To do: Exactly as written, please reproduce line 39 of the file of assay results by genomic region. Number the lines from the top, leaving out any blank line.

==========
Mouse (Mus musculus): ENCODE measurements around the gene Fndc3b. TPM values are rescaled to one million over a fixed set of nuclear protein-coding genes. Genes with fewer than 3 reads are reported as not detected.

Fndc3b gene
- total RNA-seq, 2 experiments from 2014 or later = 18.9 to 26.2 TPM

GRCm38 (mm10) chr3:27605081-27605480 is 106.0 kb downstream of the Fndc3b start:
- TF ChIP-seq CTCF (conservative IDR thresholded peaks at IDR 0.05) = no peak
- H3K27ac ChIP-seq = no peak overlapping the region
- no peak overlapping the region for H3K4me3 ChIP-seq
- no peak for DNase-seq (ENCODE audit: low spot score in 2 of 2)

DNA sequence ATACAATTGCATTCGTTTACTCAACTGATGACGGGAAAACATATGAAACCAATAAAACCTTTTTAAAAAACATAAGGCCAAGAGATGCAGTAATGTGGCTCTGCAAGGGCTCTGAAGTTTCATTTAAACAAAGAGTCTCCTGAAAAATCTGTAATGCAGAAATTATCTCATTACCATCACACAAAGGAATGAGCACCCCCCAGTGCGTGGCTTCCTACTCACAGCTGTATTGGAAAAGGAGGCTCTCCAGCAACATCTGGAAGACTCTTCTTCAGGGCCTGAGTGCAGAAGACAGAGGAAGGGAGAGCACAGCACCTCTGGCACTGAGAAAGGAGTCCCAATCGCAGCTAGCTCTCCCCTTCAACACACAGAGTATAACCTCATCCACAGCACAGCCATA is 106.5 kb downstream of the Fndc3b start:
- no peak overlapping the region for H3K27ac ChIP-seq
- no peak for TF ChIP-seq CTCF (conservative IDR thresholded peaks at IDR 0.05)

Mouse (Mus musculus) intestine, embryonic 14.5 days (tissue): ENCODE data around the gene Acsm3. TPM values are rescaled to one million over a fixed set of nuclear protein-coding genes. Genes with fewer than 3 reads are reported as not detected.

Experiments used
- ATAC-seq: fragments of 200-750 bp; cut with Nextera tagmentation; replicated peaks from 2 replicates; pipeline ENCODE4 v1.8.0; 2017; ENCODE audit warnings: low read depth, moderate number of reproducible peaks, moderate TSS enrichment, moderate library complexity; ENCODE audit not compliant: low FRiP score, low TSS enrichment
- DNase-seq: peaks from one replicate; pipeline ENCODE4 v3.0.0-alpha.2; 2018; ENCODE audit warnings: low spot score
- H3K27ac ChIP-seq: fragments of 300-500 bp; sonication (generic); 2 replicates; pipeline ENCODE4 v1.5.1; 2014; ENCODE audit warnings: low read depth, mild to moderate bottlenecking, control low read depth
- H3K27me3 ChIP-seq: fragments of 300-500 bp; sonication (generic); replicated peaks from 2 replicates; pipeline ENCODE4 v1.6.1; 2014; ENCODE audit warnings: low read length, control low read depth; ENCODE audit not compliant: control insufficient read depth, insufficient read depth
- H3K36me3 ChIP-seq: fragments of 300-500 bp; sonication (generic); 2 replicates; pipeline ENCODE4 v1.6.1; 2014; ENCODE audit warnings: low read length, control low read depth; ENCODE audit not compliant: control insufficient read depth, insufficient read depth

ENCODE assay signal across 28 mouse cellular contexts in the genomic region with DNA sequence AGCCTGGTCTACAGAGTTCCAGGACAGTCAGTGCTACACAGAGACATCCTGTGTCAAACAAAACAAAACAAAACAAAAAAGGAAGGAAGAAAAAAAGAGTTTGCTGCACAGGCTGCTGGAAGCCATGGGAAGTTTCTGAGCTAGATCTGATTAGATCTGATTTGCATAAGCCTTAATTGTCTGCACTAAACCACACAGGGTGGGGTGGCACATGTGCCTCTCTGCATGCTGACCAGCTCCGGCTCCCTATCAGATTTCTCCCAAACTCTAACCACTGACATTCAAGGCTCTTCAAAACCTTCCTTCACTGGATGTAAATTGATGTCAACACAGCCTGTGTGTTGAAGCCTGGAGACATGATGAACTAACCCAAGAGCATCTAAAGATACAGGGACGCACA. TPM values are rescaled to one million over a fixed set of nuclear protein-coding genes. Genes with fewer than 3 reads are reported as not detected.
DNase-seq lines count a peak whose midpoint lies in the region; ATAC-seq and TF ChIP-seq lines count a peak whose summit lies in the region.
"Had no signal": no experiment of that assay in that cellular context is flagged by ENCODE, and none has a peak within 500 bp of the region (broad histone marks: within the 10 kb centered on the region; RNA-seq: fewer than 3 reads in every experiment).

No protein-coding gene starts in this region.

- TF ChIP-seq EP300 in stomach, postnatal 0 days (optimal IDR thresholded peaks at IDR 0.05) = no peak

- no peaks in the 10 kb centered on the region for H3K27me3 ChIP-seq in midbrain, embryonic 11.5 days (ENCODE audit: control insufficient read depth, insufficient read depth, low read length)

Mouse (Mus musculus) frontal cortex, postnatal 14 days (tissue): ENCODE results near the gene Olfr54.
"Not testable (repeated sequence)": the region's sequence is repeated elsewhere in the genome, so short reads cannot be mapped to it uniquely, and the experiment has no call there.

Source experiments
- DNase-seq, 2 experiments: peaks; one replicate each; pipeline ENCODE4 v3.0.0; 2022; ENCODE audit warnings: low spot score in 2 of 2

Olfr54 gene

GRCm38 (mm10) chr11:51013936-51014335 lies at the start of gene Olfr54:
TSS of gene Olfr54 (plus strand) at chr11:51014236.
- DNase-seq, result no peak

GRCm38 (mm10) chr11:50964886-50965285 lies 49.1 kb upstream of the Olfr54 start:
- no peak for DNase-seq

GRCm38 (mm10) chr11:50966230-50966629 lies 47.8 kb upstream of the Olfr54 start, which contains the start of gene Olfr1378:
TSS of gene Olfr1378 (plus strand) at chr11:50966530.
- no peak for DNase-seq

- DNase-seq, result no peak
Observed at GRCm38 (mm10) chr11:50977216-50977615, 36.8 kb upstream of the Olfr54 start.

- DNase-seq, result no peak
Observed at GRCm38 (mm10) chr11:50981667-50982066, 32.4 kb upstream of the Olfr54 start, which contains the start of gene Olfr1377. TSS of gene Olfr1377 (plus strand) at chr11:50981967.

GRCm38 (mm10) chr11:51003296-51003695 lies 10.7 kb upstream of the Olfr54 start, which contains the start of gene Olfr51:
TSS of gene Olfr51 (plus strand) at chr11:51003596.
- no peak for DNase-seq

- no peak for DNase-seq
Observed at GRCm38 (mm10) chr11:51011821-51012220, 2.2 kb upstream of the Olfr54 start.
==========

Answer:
Observed at GRCm38 (mm10) chr11:50977216-50977615, 36.8 kb upstream of the Olfr54 start.